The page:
• But his favorite ride is the Disneyland Rail Road
  • Peter’s favorite ride is Star Tours and he convinces the others to ride it at least four times throughout the day.
  • James’ favorite ride is Indiana Jones. When he sees the snake statues in the ride, he mutters “Snivellus?”
  • Sirius prefers Pirates of the Caribbean 
  • Remus getting really insecure because he notices little kids looking at the scars on his face with mild confusion- some are even scared
  • But then Peter Pan comes over and he does his thing. He tells Remus (making a big show of it so that others can hear) that he must’ve put up a good fight against the “pirate” that did that, and comments on how brave he is
  • Remus is just smiling the entire time and plays along with Peter Pan, and the kids gathered around are awestruck
  • Sirius and James posing for the camera on Splash Mountain 
  • Having to restrain Sirius and James from jumping into the Rivers of America to get to the island
The 2 Elements of an ORIGINAL STORY IDEA

If you’ve been doing this writing thing for more than one day, you’ve likely experienced the following worry: 

“What if my story idea ISN’T ORIGINAL?”

And if my experience is any indication, things spiraled downwards from there: “What if it’s cliche? What if there’s nothing new here?! It IS cliche. It ISN’T original. I’m a failure! ALL MY WRITING NEEDS TO BURN!”

Calm yourself. There’s a way to make sure that your story concept is unique.  

First, what IS a story concept? It’s the initial idea that made you want to write the thing. It’s the “What If” question that starts everything off. Later, it will be the promise that hooks the reader or audience, and makes them want to experience the story. 

So for example: What if Cinderella was a cyborg? What if a rat wanted to be a french chef? What if a fish had to venture across the ocean to find his son who’s captive in a dentist’s office aquarium?   

All great concepts. All of which seem to be comprised of two elements: something that we already know about, a set up that establishes expectations, and then something contrasting and surprising, which creates irony or surprise.  
So the first element of a successful story concept is FAMILIARITY. 

Establishing expectations? Something we already know about? Familiarity?! That sounds like the definition of UNorginal.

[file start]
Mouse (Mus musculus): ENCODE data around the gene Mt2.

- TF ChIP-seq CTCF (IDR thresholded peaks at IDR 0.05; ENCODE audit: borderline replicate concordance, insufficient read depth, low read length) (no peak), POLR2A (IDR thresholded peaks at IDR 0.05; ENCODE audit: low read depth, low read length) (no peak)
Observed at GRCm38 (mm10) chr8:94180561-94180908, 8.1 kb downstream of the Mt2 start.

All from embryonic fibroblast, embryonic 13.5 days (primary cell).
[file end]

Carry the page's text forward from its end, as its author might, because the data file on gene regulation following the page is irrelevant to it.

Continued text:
Hear me out. 

What do readers do when foraging for a new novel at the bookstore? Certain readers gravitate to certain shelves. Some go to mysteries, some to crime, a whole lot to romance, and the rest to the other genres that are too numerous to list.

 Why is this? Because genres give them a pretty good idea about what they’re going to get. Readers already know the conventions of the genre. They’ve already put in the work of learning, accepting, and enjoying these conventions. 

Genres give both reader and writer something to go on right away. For the reader, genres are expectations for story events, setting, character, and more, which are automatically enjoyable to them. For a writer, it’s a set of expectations which can be flipped to create something remarkable and unique.  

It’s like telling a joke. Without a setup, there can’t be a punchline. 

The genres are the setup, the individual twist the author puts on that genre is the punchline. Or in other words, readers truly do want the same thing –only different.  

To illustrate this, let’s take a look at one of the most successful stories of all time.

With space ships, interplanetary travel, sentient robots, and aliens running amok, Star Wars LOOKS to be the kind of story that requires the audience to expend lots of mental energy to comprehend and believe. At first glance, it seems that imaginations are going to have to stretch a great deal, and there won’t be anything familiar to ground us – this SEEMS like an uncomfortably new, unwelcoming world. But I doubt if anyone has ever felt uncomfortable or unwelcome while watching Star Wars. And the reason for this can be summed up with one ellipsis-ended sentence: